Updated:ORLANDO, Fla. —
The State of Florida is attempting to reign in how charities operate across the state.
With some of the loosest regulations in the county, Adam Putnam, state commissioner of agriculture and consumer services, is now proposing a full set of new laws that would change how charities report their finances, how they raise money and when the state can step in to shut them down.
Part of what the state wants to do is give citizens better access to information on charities and professional solicitors.
Many charities in Florida and across the country use professional solicitors for fundraising. Registered with the state, professional solicitors work on behalf of charities and nonprofits raising money.
Typically, a professional solicitor will be paid a percentage of what is collected, how much that percentage is depends on the contract.
“You want to see everything that you possibly can go where you say you’re sending it,” says Titusville resident Tom House.
House started giving used clothes to what he thought was the Red Cross more than a year ago. Instead, House was actually giving his clothes to a professional solicitor by the name of Charity Clothing Pick-Up.
Charity Clothing Pick-Up operates out of an industrial park in Orlando where its fleet of trucks collect clothes on behalf of a collection of charities including the Red Cross. Charity Clothing Pick-Up calls to arrange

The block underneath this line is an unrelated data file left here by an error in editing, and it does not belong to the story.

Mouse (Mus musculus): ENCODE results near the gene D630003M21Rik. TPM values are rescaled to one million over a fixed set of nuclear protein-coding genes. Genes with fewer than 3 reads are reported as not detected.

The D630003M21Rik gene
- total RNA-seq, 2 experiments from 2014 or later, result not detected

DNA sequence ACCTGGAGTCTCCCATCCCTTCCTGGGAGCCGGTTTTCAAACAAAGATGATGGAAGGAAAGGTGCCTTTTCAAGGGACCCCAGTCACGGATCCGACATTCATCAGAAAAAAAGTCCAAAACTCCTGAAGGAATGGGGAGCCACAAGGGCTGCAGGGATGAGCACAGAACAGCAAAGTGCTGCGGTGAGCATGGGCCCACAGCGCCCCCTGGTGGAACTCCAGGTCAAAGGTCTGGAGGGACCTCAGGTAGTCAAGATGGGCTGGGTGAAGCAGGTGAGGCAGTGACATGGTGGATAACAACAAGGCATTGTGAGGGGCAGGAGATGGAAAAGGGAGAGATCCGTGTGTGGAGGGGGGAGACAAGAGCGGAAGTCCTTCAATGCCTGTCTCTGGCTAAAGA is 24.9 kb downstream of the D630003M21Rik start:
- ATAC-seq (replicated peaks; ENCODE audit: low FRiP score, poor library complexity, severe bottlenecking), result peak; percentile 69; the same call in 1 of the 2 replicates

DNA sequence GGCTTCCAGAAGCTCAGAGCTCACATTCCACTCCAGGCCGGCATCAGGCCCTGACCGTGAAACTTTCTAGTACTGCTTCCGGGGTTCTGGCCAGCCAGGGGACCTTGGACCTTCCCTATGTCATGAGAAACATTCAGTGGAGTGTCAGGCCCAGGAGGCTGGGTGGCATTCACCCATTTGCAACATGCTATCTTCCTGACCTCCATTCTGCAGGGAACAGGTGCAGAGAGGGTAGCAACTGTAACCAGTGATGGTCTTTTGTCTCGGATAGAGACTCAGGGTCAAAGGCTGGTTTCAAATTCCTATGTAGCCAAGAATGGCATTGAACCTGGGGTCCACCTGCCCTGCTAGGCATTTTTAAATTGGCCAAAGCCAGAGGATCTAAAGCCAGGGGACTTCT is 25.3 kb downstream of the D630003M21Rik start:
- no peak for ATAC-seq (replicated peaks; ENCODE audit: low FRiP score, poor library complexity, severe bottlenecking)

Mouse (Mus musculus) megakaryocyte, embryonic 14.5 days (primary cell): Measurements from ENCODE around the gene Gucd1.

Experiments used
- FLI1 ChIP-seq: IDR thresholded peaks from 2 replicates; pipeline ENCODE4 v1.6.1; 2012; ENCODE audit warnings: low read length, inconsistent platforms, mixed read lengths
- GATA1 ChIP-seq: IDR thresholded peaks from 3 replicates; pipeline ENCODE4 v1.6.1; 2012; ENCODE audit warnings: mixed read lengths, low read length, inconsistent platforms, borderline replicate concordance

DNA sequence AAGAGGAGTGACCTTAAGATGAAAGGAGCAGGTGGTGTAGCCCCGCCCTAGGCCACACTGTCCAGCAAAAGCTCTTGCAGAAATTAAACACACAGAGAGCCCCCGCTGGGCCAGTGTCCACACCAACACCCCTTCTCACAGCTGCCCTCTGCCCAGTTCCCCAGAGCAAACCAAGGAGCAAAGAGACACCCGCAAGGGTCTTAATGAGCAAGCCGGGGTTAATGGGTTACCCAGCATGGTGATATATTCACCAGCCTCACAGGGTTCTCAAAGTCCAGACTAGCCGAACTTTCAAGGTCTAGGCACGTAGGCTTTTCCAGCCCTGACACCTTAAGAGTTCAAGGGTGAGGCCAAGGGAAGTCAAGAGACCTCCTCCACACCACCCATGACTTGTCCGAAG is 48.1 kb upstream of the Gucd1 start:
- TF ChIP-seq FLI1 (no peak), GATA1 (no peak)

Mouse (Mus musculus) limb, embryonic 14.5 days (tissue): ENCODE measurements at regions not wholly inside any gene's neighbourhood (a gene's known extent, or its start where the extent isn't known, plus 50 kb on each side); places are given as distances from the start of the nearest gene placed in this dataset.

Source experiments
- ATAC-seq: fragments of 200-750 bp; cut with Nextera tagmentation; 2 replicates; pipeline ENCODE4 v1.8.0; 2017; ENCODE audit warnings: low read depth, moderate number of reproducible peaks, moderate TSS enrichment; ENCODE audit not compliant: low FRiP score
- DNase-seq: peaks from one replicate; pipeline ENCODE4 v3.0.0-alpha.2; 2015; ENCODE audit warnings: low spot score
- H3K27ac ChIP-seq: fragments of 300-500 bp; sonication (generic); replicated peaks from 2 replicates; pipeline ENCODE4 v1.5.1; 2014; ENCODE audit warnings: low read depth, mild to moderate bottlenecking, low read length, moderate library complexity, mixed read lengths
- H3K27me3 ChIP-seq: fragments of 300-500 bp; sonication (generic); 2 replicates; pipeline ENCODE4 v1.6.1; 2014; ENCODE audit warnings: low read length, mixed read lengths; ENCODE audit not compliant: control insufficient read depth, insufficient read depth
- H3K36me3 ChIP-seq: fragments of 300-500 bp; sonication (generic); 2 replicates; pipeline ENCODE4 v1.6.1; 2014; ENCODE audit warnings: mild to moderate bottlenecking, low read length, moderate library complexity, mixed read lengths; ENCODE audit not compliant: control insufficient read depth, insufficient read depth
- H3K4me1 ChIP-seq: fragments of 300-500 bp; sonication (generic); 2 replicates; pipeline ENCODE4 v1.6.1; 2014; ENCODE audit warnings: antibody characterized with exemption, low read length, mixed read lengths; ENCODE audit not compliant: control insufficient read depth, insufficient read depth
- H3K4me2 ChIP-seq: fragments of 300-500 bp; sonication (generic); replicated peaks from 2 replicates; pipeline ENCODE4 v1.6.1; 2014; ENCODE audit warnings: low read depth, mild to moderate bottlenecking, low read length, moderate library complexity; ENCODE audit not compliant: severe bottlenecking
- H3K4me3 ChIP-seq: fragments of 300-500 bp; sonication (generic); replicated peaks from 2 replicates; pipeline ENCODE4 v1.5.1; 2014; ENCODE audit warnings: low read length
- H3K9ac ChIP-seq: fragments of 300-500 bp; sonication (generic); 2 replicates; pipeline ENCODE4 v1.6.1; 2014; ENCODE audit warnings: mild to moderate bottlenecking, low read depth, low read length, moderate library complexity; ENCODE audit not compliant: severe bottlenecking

pickup services, then takes the clothes back to its warehouse where they are placed in bins and sent to Houston where they’re sold.
The profits from the sale of the clothes go to Charity Clothing Pick-Up, with the Red Cross getting percentage based on the number of bins filled.
“They call at least once a month sometimes two or three times a month,” says House. “I’ve gone through everything in the house more than once and given them what I’ve been able to.”
Charity Clothing Pick-Up is not a unique business. According to Florida Consumer Services, there are more than 200 professional solicitors registered with the state that operate either in person or over the phone soliciting donations of everything from household items to cash.
Under the proposed rules by Commissioner Putnam, “professional solicitors who operate like telemarketers would be required to provide fingerprints for background checks, submit scripts used to conduct solicitations and report the percentage of contributions collected that will be provided to the charity.”